• Bernoulli Effect – Airflow over the upper surface of an
    airfoil causes suction (lift) because the airstream has been speeded
    up in relation to positive pressure of the airflow on the lower
    surface.
  • CAS – Calibrated Airspeed – The indicated
    airspeed of an aircraft, corrected for position and instrument
    error. CAS is equal to true airspeed in standard atmosphere at sea
    level.
  • Camber – The convex or concave curvature of an
    airfoil.
  • CAT – Clear Air Turbulance.
  • CAVU
    – Ceiling and Visibility Unlimited; ideal flying weather.

  • Ceiling
    – The heights above the earth’s surface of the lowest
    layer of clouds or obscuring phenomena that is reported as “broken,”
    “overcast,” or “obscured”.
  • CG – Center of Gravity
    The longitudinal and lateral point in an aircraft where it is
    stable; the static balance point.
  • Chord – The
    measurable distance between the leading and trailing edges of a
    wingform.
  • CTAF – Common Traffic Advisory Frequency – A
    frequency designed for the purpose of carrying out airport advisory
    practices while operating to or from an airport without an operating
    control tower. The CTAF may be a UNICOM, Multicom, FSS, or tower
    frequency and is identified in appropriate aeronautical
    publications.
  • Controlled Airspace – An airspace of
    defined dimensions within which air traffic control service is
    provided to IFR flights and to VFR flights in accordance with the
    airspace classification. Controlled airspace is a generic term that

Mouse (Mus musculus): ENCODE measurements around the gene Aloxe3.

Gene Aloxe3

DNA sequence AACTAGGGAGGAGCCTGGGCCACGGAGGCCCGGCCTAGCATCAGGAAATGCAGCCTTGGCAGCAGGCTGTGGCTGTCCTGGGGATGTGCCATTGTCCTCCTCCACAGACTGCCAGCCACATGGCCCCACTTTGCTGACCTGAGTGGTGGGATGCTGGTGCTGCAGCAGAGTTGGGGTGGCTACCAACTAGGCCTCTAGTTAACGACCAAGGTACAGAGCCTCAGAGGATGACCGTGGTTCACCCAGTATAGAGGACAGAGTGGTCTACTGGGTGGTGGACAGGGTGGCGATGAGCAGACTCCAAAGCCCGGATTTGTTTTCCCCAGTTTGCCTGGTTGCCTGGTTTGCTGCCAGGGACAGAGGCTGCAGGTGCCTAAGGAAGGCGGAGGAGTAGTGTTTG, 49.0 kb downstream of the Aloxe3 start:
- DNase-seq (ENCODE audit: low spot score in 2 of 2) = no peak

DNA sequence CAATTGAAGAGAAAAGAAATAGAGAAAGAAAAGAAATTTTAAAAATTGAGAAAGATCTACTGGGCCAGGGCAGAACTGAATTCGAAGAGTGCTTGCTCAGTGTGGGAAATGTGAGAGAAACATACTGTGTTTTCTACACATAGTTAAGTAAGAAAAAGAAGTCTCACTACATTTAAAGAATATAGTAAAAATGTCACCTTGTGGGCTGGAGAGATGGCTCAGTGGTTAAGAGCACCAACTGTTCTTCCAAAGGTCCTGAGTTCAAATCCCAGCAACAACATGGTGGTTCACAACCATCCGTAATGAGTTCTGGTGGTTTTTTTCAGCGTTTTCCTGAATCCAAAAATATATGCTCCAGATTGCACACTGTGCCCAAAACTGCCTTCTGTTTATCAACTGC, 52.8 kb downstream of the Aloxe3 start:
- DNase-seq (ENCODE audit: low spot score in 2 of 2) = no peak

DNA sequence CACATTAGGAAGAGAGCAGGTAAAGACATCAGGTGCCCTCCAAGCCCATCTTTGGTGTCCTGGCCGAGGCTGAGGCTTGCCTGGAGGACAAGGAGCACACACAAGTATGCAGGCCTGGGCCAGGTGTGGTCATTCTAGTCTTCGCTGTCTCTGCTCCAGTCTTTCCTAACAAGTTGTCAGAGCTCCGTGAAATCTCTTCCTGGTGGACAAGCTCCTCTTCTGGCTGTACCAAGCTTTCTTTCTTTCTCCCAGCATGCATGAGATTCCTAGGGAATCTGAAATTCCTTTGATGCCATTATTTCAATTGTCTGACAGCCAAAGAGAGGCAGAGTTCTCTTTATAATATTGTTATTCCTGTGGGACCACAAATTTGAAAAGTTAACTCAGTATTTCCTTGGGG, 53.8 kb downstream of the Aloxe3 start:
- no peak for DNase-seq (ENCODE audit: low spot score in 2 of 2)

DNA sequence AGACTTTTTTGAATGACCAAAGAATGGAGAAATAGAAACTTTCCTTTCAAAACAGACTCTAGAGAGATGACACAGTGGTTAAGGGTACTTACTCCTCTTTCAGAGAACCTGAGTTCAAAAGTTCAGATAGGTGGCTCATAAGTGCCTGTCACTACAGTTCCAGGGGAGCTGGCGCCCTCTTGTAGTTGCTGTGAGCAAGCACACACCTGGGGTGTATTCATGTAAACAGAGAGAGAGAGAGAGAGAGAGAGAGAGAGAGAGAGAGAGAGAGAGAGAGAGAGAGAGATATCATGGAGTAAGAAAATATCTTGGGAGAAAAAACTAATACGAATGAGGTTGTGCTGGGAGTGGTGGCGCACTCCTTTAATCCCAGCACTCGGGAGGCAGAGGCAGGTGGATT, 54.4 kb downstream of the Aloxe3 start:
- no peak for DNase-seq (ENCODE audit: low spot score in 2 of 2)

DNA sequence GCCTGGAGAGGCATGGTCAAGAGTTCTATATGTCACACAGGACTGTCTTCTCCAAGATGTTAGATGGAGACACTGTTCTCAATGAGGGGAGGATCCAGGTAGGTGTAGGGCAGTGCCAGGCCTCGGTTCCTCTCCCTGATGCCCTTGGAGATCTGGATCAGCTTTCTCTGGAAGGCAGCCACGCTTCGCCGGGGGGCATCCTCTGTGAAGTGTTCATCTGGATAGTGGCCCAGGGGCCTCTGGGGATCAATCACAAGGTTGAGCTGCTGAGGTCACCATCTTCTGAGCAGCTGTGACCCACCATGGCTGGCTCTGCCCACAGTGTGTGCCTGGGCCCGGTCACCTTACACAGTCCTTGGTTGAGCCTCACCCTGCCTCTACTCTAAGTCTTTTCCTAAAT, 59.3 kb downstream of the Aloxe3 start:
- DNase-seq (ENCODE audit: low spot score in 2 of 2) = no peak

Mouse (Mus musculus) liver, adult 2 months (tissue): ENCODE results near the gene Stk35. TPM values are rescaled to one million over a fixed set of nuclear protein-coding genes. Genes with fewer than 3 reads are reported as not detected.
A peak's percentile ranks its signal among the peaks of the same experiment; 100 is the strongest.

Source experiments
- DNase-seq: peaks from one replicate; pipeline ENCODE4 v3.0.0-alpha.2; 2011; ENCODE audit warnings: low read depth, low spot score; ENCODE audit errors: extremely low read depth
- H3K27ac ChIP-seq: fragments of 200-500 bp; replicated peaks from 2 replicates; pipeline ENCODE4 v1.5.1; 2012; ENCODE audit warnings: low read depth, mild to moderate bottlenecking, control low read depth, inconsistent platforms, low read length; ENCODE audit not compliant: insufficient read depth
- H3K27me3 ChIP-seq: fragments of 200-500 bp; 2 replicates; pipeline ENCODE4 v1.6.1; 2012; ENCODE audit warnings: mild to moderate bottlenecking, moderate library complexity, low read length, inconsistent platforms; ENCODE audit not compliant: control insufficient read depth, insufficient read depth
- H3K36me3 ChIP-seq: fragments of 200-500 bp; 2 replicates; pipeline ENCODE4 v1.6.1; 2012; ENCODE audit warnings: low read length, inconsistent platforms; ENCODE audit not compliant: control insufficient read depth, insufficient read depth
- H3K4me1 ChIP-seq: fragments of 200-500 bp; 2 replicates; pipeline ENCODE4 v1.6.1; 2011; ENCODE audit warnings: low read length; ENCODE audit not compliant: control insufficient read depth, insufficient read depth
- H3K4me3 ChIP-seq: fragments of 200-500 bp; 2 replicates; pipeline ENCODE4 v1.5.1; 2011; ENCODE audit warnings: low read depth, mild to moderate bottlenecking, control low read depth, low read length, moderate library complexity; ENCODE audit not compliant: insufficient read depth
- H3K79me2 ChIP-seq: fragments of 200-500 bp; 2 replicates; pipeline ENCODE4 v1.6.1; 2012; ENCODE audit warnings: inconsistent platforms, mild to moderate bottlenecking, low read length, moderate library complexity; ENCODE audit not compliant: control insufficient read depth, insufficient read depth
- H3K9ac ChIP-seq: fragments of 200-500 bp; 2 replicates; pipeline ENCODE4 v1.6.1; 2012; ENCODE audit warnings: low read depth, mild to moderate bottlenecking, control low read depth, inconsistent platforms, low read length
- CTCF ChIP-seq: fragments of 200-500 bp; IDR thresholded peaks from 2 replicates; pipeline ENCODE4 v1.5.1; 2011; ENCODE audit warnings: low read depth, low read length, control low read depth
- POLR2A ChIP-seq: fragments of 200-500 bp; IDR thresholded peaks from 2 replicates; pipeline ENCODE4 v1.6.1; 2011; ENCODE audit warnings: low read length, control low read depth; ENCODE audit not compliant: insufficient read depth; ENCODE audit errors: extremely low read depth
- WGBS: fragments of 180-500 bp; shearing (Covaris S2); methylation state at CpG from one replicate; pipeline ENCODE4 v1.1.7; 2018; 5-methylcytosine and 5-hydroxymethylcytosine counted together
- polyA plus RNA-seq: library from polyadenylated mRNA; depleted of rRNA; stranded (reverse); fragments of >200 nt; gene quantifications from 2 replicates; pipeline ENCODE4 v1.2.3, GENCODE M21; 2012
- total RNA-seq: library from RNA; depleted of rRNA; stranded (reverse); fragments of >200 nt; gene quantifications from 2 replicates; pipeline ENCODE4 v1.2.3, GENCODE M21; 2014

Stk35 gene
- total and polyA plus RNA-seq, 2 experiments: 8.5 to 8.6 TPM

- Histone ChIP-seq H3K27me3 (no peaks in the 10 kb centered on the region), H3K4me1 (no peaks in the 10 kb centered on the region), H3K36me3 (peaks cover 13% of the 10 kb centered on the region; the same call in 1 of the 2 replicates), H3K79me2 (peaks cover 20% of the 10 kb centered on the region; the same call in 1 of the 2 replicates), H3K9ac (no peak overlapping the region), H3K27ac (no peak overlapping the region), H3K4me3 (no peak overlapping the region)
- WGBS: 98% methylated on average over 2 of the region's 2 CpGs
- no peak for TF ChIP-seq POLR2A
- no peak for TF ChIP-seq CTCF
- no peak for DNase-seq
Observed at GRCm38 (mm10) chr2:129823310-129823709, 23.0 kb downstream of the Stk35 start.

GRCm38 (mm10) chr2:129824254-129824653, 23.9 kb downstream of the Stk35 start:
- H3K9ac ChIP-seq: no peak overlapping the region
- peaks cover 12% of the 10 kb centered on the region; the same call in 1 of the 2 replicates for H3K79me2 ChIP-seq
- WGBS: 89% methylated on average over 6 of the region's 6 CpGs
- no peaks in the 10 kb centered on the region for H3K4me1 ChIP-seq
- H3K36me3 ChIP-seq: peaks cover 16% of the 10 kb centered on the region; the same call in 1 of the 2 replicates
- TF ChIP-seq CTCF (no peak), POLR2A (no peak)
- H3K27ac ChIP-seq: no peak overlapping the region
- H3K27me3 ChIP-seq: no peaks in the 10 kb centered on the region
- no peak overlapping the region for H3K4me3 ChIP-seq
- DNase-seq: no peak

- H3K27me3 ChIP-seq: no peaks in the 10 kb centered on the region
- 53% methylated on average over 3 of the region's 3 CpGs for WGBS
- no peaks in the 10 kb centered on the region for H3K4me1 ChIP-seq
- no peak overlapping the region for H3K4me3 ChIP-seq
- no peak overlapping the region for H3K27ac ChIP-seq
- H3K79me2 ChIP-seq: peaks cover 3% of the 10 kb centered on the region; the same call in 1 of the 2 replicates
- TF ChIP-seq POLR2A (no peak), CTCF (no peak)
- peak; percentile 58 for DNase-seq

covers Class A, B, C, D, and E airspace.
  • Crabbing – A
    rudder-controlled yawing motion to compensate for a crosswind in
    maintaining a desired flight path, as in a landing approach.
  • Dead Reckoning – The process of estimating one’s current
    position based upon a previously determined position, or fix, and
    advancing that position based upon known speed, elapsed time, and
    course.
  • Deadstick – Descending flight with engine and
    propeller stopped.
  • Departure Stall – A stall in the
    takeoff configuration with power.
  • Deviation (Magnetic)
    – The error of a Magnetic Compass due to inherent magnetic
    influences in the structure and equipment of an aircraft.

  • Directional Gyro
    – A panel instrument providing a gyroscopic
    reading of an aircraft’s compass heading.
  • DME
    Distance Measuring Equipment, a radio navigation device that
    determines an aircraft’s distance from a given ground station, as
    well as its groundspeed and time to/from the station.
  • Drag
    – The resisting force exerted on an aircraft in its line of flight
    opposite in direction to its motion.
  • Dry Weight – The
    weight of an engine exclusive of any fuel, oil, and coolant.
  • Elevator – The movable part of a horizontal airfoil which
    controls the pitch of an aircraft, the fixed part being the
    Stabilzer.
  • ETA – Estimated time of arrival.

  • ETD
    – Estimated time of departure.
  • FBO
    Fixed-Base Operator. A commercial operator supplying fuel,
    maintenance, flight training, and other services at an airport.
  • FAR – Federal Air Regulations.
  • Flap – A
    movable, usually hinged airfoil set in the trailing edge of an
    aircraft wing, designed to increase lift or drag by changing the
    camber of the wing or used to slow an aircraft during landing by
    increasing lift.
  • Flare – A control wheel maneuver
    performed moments before landing in which the nose of an aircraft is
    pitched up to minimize the touchdown rate of speed.
  • Flight
    Envelope
    – An aircraft’s performance limits, specifically the
    curves of speed plotted against other variables to indicate the
    limits of speed, altitude, and acceleration that a particular
    aircraft cannot safely exceed.
  • Flight Plan – Specified
    information relating to the intended flight of an aircraft, filed
    orally or in writing with an FSS or an ATC facility.
  • FSS –
    Flight Service Station
    – Air traffic facilities which provide
    pilot briefing, enroute communications and VFR search and rescue